Bradley Beal shoots over Isaiah Thomas. (Toni L. Sandys/The Washington Post)

From the time John Wall made his season debut, the Washington Wizards had dominated foes at Verizon Center. But the wins had started to come so easily that they appeared ill-prepared for what to do Monday night when the Sacramento Kings forced them into a battle that came down to late-game execution and defensive stops.

The Wizards had spent most of the night abandoning the selfless style of play that allowed them to win five consecutive games at home. Coach Randy Wittman blamed his team’s “pickup-game mentality” for putting it in position to lose, 96-94, well before Kings guard Isaiah Thomas made the winning floater with one second remaining and Nene punctuated a turnover-filled second half with an errant pass to Kings guard Marcus Thornton as time expired.

“I think we fell victim a little bit of our success,” Wittman said after the Wizards (11-32) lost at home for the first time in six games — and to the Kings for the second time in less than two weeks.

Lacking much focus or urgency, the Wizards were careless with the ball in the second half, committing 12 turnovers compared to eight assists, and needed a small rally in the final minute to tie the game at 94 on Martell Webster’s hanging bank shot with 7.9 seconds remaining. But before the Wizards could get ready for overtime, they had to confront a problem that they couldn’t solve all night — Thomas — and they failed miserably.

Wittman, who had used some confusing substitution patterns most of the night, decided to go with Garrett Temple — who had played a total of four minutes in the previous six games — on Thomas for the final possession.

“We didn’t have anybody that could guard him. That was disappointing,” Wittman said of Thomas, who finished the game with 22 points and seven assists. “I wanted to try something different.”

Thomas chuckled as he explained that he knew he would attack Temple since he hadn’t played most of the night, let alone this month. “It was tough putting him in that situation,” Wall said of Temple.

The speedy lefty drove to his strong-hand side, slowed up, then hopped off one leg to hit a high-arcing shot with Temple contesting. “He’s elusive, very quick. His prayers were definitely answered on that shot. That was a rainbow,” Webster said of Thomas, who scored 10 points in the fourth quarter. “But we can’t get into a situation where the outcome of the game is the last possession.”

Emeka Okafor had his 10th double-double, scoring a season-high 23 points with 15 rebounds. Wall had 19 points and six assists and Webster had 18 points as the Wizards stumbled in a seesaw game that featured 11 lead changes and 16 ties. Wittman said he was comfortable with his rotation over the past two weeks, but he mixed around his minutes on Monday, which seemed to disrupt his reserves with the exception of Kevin Seraphin, who scored 12 points. The other second-unit players combined to score just 12 points on 4-of-16 shooting.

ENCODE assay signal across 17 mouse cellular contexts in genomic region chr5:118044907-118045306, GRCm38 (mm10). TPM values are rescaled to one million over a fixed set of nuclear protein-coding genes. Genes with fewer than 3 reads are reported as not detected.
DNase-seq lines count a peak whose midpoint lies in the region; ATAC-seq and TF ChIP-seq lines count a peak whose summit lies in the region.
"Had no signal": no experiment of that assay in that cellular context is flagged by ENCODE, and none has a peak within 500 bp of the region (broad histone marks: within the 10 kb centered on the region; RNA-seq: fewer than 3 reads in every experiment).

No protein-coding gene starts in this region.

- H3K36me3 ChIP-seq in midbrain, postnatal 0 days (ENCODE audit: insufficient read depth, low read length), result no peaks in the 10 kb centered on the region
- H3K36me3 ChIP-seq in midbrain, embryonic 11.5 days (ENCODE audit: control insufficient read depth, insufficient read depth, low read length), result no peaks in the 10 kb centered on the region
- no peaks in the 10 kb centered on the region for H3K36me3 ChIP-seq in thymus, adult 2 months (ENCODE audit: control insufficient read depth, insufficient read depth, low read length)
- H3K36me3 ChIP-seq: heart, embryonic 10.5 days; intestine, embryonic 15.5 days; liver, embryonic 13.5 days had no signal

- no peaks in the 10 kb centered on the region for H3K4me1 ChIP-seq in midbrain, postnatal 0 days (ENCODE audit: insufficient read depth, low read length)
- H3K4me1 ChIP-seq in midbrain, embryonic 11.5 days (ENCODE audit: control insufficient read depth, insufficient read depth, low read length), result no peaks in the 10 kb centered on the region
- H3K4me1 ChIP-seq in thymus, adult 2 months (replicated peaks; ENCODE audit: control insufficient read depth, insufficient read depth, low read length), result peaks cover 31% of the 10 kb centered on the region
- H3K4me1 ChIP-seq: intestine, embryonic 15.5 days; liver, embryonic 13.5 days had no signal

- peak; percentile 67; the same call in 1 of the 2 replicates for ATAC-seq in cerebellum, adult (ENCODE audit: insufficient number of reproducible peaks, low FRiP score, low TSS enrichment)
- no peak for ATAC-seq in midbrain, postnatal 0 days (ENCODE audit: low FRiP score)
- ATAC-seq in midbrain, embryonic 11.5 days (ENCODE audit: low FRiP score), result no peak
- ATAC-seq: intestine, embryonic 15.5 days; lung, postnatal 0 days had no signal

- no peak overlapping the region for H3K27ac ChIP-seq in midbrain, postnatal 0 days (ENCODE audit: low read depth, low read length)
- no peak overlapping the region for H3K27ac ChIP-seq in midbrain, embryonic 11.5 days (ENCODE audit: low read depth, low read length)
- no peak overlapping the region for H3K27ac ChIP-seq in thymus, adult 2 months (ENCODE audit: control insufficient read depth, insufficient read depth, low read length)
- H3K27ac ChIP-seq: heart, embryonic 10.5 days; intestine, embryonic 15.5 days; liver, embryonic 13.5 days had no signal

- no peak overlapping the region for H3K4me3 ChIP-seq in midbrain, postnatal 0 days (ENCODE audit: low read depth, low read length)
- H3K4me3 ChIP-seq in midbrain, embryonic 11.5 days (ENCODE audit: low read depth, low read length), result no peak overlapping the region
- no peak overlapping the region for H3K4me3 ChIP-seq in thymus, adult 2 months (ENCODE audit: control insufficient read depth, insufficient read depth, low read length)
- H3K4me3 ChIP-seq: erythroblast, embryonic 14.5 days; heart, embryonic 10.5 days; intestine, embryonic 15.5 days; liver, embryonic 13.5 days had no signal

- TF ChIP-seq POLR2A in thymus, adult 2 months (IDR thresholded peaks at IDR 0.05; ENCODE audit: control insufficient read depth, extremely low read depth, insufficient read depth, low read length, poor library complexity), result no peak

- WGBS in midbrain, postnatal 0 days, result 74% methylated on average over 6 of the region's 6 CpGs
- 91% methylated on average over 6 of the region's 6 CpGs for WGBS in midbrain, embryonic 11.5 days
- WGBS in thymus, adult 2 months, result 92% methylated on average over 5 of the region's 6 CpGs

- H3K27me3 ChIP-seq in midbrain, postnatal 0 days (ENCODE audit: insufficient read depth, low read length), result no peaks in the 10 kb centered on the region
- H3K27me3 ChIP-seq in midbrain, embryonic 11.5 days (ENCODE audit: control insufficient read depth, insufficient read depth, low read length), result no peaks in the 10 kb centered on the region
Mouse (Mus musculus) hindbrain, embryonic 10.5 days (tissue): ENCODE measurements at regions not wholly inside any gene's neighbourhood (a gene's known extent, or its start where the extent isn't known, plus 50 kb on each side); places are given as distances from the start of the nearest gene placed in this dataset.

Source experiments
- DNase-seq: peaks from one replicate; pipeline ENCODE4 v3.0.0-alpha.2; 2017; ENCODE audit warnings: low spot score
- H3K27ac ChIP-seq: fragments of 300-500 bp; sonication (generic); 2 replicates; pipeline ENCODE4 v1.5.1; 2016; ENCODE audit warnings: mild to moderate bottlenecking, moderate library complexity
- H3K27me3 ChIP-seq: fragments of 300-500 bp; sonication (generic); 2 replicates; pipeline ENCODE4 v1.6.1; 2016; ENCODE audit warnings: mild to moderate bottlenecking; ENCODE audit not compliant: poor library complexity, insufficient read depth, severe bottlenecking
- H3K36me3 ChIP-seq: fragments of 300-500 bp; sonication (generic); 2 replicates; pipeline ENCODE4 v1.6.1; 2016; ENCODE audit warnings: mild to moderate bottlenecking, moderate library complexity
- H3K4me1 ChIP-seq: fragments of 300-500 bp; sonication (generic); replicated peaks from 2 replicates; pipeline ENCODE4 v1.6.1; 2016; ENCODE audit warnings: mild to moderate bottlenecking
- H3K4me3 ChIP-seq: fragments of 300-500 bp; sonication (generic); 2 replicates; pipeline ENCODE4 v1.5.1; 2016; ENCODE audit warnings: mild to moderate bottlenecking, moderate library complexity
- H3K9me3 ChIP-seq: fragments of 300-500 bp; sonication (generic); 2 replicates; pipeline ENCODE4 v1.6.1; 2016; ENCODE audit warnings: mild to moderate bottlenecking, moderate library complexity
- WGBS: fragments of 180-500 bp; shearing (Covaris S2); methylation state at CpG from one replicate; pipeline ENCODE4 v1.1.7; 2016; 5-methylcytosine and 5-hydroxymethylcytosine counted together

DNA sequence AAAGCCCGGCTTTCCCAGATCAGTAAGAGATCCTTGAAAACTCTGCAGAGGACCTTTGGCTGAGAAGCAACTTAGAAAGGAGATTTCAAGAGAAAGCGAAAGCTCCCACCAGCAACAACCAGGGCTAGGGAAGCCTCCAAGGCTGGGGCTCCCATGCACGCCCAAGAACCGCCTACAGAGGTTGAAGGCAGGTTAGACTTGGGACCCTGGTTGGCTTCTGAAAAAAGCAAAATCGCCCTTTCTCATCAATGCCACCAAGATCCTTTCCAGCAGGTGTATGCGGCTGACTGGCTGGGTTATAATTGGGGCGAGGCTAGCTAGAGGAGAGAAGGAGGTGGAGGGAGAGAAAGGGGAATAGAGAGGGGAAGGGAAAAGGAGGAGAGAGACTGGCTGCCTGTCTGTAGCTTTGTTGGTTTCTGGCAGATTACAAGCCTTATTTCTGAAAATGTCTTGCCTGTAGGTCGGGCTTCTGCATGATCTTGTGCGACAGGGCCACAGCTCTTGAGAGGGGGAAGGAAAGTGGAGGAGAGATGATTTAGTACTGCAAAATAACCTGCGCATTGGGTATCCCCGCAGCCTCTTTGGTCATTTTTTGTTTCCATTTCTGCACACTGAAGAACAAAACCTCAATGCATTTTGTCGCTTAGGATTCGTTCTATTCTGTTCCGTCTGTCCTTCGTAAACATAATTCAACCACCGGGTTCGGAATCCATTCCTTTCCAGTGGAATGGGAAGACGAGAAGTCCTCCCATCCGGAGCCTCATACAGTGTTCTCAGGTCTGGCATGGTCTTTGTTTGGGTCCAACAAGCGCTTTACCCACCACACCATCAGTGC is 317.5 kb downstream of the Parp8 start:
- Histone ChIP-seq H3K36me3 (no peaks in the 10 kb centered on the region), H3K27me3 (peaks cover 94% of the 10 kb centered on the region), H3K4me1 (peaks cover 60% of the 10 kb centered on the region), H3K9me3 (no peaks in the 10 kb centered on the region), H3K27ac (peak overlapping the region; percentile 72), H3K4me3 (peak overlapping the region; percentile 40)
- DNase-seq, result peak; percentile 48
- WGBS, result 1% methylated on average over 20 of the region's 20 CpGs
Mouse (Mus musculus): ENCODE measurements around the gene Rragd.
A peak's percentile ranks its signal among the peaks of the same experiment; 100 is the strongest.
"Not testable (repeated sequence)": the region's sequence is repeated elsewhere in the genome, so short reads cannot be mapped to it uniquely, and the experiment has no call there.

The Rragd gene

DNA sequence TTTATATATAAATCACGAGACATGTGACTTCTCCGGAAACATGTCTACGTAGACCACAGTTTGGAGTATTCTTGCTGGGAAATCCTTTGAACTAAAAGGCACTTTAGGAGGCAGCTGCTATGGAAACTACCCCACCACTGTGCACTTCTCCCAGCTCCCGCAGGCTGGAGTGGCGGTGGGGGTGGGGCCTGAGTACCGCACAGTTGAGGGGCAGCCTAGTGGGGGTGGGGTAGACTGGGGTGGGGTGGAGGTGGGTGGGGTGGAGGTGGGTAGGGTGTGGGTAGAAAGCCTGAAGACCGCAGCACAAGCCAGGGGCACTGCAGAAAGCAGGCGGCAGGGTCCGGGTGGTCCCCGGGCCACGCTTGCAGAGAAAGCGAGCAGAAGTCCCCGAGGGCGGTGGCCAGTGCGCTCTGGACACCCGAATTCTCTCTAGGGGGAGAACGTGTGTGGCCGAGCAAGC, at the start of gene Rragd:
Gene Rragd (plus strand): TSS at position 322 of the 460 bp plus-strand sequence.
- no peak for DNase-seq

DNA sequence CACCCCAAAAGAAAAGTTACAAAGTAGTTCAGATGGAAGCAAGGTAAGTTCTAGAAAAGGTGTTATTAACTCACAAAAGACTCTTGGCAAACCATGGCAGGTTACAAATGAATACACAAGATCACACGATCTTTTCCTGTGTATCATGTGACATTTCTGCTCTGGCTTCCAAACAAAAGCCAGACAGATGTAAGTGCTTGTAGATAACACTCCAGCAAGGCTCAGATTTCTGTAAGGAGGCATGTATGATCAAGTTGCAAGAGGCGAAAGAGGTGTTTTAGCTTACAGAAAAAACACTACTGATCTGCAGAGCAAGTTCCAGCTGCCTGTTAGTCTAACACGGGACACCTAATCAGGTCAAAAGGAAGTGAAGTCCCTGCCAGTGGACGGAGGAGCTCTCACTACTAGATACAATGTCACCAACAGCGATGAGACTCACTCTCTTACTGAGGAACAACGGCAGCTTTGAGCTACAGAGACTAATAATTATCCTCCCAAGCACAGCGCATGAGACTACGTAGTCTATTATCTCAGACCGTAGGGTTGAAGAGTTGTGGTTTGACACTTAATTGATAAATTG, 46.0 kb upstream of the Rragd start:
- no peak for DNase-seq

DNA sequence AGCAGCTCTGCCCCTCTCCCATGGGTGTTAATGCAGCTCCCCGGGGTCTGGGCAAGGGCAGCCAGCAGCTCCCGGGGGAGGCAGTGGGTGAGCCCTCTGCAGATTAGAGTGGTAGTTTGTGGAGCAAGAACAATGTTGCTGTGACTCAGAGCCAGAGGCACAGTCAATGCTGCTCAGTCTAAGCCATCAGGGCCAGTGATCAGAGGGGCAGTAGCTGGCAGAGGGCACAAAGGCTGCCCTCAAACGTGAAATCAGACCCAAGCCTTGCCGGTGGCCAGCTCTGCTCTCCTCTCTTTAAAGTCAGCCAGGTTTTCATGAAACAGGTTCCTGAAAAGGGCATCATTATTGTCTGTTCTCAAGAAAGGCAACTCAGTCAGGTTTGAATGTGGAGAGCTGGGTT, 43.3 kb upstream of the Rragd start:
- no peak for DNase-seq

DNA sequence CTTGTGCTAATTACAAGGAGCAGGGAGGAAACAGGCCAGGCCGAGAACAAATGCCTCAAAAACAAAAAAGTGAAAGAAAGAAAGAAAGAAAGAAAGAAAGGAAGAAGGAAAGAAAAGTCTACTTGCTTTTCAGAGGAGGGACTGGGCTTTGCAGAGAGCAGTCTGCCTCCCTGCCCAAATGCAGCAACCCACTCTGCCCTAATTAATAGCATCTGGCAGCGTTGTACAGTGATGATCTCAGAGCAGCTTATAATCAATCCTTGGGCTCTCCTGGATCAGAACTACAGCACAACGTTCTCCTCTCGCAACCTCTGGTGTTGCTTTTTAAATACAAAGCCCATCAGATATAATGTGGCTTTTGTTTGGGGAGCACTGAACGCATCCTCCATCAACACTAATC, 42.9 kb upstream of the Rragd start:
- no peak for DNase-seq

Nene was having a difficult time making his moves and getting off his shots all night and committed a game-high six turnovers. With the Wizards trailing 91-90 after a ridiculous Thomas floater over three defenders, Nene backed down Kings reserve Chuck Hayes, dribbled left, then left his feet and dropped the ball right in the hands of Kings guard Tyreke Evans, who made two ensuing free throws.

“We feel like we gave them the game,” Wall said, echoing a sentiment the Wizards made after their previous loss to the Kings.

Of the losses the Wizards have incurred since Wall made his debut, their 95-94 defeat in Sacramento on Jan. 16 perhaps stung the most since they squandered a five-point lead in the final four minutes. Monday, in possibly their final game against Sacramento, which have been purchased by an ownership group looking to move the Kings to Seattle, the Wizards were set for revenge.

But Beal, who has been playing the past two weeks with a sore right wrist, was unable to duplicate his performance in Sacramento, where he scored a career-high 26 points and made six three-pointers. Beal claimed that he didn’t have any complications with his wrist, but he scored just six points in 24 minutes and Wittman sat him down the stretch.

“My wrist was fine,” Beal said. “That’s the only reason why I played. I truly feel that it’s fine. I will continue to get treatment, and do all that is necessary for me to stay on the court.”

With Nene struggling to get much going on the offensive end, Okafor stepped up and had his first game with at least 20 points and 15 rebounds since since Dec. 23, 2008, when he had 29 points and 18 rebounds against the Wizards as a member of the Charlotte Bobcats.

“I can’t ask him to do any more and I’m not going to,” Wittman said of Okafor. “He’s been great, stellar for us.”

But Wittman was upset about seeing his team regress from its success. “After the way we’ve been playing, I hope it does hurt us a little bit,” he said. “It stings.”